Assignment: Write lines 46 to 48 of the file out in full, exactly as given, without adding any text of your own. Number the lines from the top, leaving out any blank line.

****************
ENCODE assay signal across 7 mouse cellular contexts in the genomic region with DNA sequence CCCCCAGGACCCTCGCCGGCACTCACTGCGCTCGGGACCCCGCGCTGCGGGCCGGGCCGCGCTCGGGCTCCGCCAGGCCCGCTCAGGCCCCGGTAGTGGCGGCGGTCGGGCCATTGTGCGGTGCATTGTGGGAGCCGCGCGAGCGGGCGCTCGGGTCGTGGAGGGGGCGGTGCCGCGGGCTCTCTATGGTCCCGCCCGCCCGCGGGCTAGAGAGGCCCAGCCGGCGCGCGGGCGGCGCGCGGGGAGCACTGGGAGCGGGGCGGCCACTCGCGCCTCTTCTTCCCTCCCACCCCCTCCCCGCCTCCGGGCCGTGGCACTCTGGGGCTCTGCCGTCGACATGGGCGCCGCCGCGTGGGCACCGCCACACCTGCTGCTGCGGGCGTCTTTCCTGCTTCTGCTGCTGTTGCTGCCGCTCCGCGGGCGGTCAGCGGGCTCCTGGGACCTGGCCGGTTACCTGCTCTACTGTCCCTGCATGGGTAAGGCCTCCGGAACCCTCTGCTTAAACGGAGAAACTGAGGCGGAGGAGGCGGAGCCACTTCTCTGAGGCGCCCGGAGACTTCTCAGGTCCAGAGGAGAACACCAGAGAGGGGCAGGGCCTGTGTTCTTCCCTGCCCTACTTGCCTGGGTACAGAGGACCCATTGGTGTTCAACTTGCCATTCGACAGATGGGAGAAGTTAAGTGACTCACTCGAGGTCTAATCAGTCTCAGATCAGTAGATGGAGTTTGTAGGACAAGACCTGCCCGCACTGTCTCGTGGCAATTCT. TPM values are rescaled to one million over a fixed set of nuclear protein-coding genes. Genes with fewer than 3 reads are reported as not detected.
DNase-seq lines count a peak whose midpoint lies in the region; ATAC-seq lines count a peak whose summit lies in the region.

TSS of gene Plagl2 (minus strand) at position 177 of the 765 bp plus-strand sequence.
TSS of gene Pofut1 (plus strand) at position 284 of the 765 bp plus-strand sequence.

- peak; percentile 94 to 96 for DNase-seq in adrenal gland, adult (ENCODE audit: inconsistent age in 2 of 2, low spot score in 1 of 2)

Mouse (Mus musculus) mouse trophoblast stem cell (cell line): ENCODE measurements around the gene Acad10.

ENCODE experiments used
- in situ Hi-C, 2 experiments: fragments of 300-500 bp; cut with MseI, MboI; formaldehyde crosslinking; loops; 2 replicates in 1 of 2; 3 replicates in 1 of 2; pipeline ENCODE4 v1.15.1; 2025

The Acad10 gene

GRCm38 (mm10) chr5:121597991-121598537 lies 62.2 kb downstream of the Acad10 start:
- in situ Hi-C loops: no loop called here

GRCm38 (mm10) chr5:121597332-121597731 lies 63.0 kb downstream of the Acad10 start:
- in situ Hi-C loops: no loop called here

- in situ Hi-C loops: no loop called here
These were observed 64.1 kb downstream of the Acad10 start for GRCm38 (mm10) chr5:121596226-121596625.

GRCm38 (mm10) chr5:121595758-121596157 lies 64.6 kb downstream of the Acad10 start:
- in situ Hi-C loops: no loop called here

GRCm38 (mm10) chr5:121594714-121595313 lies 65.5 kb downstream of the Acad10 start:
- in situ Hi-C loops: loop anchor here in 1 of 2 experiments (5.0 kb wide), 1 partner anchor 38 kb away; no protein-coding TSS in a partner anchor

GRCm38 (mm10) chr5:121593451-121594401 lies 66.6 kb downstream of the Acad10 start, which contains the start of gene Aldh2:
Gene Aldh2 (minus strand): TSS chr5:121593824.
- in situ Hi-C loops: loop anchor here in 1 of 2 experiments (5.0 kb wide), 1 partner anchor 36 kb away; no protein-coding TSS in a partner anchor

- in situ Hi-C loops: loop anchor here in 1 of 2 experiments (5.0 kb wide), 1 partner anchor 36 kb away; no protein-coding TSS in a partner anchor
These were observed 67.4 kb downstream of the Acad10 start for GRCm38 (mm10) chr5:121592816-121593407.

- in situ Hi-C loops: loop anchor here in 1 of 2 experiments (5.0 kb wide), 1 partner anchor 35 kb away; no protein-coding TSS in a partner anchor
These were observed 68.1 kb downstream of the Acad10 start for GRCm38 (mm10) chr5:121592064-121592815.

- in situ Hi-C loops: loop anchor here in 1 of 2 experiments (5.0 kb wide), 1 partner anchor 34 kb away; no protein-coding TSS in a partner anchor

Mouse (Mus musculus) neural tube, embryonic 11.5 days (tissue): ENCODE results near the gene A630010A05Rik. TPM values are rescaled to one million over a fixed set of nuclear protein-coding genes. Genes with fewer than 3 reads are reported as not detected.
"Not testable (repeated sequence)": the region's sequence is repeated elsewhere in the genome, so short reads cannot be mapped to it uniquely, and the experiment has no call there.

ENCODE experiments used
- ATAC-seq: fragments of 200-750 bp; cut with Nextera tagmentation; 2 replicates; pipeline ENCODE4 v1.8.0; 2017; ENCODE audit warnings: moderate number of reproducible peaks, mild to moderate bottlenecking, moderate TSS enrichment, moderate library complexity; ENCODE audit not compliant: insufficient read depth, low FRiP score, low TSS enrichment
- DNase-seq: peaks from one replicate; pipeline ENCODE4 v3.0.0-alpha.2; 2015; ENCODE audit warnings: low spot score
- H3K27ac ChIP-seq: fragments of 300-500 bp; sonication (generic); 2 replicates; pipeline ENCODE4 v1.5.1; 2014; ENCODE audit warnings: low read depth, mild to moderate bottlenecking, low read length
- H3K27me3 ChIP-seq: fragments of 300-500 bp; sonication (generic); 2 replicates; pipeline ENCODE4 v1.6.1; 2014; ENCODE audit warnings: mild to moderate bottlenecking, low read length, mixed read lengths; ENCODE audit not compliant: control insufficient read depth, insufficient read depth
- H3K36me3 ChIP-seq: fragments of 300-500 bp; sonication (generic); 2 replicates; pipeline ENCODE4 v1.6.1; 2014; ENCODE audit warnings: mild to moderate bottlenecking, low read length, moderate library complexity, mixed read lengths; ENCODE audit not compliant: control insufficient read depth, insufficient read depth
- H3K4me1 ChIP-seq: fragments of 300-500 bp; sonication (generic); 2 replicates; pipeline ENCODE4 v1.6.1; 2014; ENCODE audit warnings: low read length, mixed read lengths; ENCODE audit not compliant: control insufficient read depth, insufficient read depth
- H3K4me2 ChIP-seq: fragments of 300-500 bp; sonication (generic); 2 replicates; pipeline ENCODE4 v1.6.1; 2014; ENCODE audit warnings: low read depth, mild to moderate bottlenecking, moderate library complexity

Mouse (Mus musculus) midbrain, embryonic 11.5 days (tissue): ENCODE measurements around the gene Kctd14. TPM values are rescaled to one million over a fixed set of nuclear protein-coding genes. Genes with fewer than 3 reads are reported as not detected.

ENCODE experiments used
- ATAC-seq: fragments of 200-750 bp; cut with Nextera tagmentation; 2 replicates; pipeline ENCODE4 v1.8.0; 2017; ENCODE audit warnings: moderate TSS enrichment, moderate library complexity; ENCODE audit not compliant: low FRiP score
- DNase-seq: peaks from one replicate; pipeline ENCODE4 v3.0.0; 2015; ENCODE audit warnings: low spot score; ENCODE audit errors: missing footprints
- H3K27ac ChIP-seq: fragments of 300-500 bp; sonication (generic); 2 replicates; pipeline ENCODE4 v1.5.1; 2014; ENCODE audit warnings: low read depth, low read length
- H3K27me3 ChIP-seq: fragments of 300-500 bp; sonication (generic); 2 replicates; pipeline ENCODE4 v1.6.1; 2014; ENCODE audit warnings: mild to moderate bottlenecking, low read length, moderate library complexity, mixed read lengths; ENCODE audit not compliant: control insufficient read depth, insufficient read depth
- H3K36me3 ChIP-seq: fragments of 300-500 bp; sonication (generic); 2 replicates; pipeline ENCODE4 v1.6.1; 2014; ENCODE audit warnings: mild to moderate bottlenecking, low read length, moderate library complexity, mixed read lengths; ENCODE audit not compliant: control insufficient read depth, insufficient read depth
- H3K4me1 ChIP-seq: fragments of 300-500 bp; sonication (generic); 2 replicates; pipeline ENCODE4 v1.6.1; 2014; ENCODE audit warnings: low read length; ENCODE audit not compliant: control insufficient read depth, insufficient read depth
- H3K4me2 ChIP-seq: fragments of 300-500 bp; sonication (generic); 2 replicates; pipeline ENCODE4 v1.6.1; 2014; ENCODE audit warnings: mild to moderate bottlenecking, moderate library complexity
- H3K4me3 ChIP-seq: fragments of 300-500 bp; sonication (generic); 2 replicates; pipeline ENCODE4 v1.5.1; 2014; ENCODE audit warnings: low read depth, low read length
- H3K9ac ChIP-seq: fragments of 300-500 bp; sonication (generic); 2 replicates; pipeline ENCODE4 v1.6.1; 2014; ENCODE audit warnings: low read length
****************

- H3K4me2 ChIP-seq: fragments of 300-500 bp; sonication (generic); 2 replicates; pipeline ENCODE4 v1.6.1; 2014; ENCODE audit warnings: mild to moderate bottlenecking, moderate library complexity
- H3K4me3 ChIP-seq: fragments of 300-500 bp; sonication (generic); 2 replicates; pipeline ENCODE4 v1.5.1; 2014; ENCODE audit warnings: low read depth, low read length
- H3K9ac ChIP-seq: fragments of 300-500 bp; sonication (generic); 2 replicates; pipeline ENCODE4 v1.6.1; 2014; ENCODE audit warnings: low read length